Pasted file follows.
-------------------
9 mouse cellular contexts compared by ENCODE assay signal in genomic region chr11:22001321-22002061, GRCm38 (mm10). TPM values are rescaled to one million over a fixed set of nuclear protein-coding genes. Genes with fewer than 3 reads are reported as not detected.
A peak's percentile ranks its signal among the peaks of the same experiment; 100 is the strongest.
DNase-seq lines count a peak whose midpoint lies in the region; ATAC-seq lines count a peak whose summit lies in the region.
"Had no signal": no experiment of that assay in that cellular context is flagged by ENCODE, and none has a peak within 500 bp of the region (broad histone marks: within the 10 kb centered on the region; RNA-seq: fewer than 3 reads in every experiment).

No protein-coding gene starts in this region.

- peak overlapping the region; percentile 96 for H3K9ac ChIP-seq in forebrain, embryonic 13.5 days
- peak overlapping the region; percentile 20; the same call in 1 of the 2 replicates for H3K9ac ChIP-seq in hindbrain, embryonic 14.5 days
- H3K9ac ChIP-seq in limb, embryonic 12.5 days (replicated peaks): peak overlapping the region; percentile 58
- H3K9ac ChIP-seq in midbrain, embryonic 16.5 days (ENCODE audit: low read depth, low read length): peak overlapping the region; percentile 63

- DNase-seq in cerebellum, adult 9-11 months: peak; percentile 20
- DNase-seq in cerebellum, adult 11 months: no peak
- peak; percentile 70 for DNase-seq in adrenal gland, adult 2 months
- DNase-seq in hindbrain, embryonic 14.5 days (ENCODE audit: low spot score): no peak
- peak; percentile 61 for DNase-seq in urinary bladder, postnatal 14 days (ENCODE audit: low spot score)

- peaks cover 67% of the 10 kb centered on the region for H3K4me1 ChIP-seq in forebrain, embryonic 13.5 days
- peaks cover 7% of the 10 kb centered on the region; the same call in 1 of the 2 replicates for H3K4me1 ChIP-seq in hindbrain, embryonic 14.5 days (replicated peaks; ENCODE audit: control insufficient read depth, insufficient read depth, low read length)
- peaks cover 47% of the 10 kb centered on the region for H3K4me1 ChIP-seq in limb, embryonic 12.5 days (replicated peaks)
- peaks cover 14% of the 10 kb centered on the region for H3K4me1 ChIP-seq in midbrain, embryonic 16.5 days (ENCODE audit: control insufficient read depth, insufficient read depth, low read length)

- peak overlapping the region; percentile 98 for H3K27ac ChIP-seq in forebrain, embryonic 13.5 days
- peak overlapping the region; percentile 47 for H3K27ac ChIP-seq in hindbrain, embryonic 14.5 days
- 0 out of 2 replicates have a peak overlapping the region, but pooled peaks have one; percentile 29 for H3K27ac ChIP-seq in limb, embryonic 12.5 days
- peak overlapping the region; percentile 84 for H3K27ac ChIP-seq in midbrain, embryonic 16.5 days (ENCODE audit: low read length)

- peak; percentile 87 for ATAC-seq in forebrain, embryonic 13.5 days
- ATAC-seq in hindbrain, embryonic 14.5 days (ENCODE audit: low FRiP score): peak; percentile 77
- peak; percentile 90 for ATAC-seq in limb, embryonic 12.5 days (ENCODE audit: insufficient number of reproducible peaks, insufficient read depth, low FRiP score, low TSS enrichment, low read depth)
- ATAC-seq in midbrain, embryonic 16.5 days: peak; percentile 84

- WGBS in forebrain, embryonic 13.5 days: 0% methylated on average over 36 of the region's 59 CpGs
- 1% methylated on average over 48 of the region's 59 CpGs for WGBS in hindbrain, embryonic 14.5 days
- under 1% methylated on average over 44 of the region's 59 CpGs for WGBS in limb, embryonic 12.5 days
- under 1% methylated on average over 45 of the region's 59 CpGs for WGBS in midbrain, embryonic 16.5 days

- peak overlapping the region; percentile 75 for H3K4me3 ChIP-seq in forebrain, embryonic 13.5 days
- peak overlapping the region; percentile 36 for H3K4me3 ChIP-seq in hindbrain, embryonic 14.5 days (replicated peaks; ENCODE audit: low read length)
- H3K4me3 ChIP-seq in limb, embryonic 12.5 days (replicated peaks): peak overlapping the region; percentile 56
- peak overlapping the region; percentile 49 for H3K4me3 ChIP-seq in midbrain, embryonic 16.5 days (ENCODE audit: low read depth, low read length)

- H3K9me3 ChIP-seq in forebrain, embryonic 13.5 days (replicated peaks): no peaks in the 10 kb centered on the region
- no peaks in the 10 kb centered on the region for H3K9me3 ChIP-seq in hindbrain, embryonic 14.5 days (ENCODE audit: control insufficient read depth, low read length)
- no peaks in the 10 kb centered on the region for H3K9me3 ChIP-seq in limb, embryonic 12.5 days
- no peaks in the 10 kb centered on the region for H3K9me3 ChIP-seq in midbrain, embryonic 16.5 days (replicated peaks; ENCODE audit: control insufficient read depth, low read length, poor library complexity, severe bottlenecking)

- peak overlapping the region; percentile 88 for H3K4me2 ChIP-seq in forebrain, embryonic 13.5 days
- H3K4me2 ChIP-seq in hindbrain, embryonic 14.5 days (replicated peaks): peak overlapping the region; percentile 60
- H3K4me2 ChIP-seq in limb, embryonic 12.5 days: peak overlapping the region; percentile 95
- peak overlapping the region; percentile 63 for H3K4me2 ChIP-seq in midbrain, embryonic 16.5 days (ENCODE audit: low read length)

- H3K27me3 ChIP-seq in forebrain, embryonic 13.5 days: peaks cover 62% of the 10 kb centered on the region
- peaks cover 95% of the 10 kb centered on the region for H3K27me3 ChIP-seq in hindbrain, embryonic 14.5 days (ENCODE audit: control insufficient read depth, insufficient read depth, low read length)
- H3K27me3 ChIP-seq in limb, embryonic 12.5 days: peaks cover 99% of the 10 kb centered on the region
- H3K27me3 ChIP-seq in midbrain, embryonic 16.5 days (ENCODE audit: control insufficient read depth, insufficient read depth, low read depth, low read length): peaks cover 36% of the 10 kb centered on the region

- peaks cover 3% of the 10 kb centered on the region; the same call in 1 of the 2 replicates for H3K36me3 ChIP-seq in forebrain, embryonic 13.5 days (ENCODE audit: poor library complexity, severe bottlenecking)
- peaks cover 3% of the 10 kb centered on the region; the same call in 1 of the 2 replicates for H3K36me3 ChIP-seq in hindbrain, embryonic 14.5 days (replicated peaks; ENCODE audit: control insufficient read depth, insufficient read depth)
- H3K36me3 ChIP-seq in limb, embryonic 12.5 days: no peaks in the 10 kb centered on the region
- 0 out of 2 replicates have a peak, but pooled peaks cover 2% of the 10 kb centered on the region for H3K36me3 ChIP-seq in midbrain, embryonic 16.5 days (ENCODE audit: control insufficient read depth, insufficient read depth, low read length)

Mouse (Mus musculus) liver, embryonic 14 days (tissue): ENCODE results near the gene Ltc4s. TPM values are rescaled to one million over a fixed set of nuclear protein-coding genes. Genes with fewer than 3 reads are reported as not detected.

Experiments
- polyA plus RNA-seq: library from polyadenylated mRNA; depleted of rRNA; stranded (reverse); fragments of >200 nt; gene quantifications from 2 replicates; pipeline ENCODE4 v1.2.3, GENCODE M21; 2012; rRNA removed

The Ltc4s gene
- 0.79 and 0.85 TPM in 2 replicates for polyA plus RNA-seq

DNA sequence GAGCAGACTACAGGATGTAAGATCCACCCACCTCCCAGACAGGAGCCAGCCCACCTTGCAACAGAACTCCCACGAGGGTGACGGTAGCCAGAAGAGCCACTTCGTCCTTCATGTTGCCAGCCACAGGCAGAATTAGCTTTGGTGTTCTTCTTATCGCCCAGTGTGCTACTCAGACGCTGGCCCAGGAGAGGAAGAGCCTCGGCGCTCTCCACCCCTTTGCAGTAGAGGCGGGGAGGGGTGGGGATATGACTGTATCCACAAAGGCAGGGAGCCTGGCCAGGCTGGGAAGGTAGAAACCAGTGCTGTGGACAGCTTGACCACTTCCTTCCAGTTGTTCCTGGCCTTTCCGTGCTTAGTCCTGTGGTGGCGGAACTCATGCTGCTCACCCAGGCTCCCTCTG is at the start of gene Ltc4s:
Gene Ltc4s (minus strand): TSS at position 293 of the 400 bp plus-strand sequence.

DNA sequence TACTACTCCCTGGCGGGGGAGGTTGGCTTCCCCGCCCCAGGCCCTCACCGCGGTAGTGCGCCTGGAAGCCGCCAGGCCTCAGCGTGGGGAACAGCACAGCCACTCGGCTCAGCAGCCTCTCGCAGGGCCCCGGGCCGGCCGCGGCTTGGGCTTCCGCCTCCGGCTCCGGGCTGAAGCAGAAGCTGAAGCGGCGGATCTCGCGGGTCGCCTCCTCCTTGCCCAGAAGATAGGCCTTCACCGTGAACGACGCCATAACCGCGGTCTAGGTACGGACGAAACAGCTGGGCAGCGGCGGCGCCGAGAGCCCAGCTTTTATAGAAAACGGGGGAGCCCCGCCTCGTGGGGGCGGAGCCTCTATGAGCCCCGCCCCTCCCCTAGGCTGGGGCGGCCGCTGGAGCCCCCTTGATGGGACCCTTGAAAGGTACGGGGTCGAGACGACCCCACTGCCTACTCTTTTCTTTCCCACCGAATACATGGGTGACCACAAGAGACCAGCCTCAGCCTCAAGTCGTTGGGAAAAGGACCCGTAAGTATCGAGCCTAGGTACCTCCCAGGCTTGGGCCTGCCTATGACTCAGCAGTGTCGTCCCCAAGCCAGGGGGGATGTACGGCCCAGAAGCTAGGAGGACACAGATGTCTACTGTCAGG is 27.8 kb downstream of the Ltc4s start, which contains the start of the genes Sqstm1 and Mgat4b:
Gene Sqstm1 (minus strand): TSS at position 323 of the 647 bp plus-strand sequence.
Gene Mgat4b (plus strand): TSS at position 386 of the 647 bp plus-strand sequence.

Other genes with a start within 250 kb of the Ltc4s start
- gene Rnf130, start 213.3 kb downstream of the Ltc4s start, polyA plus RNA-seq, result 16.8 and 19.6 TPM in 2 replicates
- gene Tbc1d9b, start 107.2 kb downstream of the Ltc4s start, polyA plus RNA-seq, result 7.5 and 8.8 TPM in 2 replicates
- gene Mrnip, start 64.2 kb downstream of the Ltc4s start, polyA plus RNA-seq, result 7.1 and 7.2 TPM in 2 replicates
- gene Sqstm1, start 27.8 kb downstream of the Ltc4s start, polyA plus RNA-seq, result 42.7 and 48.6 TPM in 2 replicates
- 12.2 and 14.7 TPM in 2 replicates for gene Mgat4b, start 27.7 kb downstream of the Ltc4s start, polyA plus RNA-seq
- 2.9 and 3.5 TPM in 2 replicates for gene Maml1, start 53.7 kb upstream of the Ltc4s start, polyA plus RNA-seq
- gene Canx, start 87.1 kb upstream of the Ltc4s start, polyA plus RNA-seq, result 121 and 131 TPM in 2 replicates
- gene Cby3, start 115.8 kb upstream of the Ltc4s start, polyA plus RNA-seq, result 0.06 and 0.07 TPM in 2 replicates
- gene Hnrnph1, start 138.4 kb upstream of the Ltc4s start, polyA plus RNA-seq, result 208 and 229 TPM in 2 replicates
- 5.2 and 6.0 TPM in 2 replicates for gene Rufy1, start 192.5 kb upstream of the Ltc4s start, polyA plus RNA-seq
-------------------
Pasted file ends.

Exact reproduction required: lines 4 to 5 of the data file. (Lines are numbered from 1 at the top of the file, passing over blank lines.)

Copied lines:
"Had no signal": no experiment of that assay in that cellular context is flagged by ENCODE, and none has a peak within 500 bp of the region (broad histone marks: within the 10 kb centered on the region; RNA-seq: fewer than 3 reads in every experiment).

No protein-coding gene starts in this region.